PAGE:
By now children should have learned how to design and style web pages by hard coding them. This is a major amount of learning and a very worthwhile goal in itself. Perhaps you could consider setting this as the target to achieve for one term, and then consider whether or not to later take the next steps - re-editting to work as web apps, and designing an icon and splash screen.
Making Web Pages into Apps
The first consideration needs to be to style a web page so that it works at both iPod/iPhone portrait and landscape orientations (i.e 320 x 460px and 460 x 320px). Consideration needs to be given to style elements such as images with fixed widths or a percentage, so that they resize automatically when the iPod/iPhone is rotated. We used Google Chrome for testing our pages with the extension to quickly test how our pages would look in both orientations.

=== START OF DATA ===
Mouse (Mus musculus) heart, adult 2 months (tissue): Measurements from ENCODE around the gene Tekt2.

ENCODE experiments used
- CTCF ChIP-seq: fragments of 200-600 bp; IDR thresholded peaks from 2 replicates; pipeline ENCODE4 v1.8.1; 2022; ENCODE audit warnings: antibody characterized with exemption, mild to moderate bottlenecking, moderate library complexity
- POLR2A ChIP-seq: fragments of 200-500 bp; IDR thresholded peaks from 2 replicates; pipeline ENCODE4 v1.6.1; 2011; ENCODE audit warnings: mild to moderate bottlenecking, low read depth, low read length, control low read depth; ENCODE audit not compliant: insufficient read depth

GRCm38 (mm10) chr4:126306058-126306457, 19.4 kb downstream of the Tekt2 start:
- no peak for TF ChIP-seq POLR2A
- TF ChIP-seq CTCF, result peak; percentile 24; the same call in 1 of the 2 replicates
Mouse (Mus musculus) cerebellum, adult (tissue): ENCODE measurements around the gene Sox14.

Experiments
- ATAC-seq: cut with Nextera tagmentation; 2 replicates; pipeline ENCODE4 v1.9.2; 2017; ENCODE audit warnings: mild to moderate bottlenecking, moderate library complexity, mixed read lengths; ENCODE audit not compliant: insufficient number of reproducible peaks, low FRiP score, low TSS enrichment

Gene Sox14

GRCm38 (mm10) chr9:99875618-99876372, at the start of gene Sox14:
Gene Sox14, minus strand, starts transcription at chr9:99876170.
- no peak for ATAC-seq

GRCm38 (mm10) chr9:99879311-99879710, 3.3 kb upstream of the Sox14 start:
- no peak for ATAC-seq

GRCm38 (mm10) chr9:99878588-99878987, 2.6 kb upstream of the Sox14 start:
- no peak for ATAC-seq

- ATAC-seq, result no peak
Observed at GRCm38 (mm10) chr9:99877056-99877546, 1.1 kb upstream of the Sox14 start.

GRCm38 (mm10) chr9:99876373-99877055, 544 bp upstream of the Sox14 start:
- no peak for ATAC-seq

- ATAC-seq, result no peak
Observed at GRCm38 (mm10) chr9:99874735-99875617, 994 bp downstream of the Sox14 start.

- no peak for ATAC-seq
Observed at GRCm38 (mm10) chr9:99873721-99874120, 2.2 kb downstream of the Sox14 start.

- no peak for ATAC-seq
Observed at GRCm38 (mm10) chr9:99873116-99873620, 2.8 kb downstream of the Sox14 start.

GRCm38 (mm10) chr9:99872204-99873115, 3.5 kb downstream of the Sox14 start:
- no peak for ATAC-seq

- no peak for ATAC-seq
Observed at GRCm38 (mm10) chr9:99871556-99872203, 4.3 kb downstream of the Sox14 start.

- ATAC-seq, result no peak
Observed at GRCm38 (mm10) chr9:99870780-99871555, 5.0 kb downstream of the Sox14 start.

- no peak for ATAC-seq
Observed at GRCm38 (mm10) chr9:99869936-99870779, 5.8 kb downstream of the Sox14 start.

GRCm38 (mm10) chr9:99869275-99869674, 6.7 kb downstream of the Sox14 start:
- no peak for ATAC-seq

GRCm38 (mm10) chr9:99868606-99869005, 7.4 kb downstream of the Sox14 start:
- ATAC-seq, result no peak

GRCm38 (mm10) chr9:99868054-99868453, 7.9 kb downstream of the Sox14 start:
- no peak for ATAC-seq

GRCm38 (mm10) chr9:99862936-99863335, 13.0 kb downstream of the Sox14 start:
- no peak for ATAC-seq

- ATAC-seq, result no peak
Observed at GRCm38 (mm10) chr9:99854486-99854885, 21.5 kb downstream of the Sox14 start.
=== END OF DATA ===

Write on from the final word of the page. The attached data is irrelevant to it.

Next the pages need to be served as an app for iPod/iPhone. This is done by pasting the following html to the head of each page:
This code will tell the device from where to get the icon and splash screen, set the zoom to an appropriate size; remove all navigation bars and control the appearance of the status bar. Once the a link to the web page has been saved as an icon on the springboard, when it is launched it will be full screen without the navigation bar. This makes it appear as an app, but you must ensure that all navigation is built into the pages as you won't be able to rely on the back button. Any links to other web pages that make up the app will jump out of full screen. This is fixed by pasting the following code into the top of the head of every page in the app other than the first page: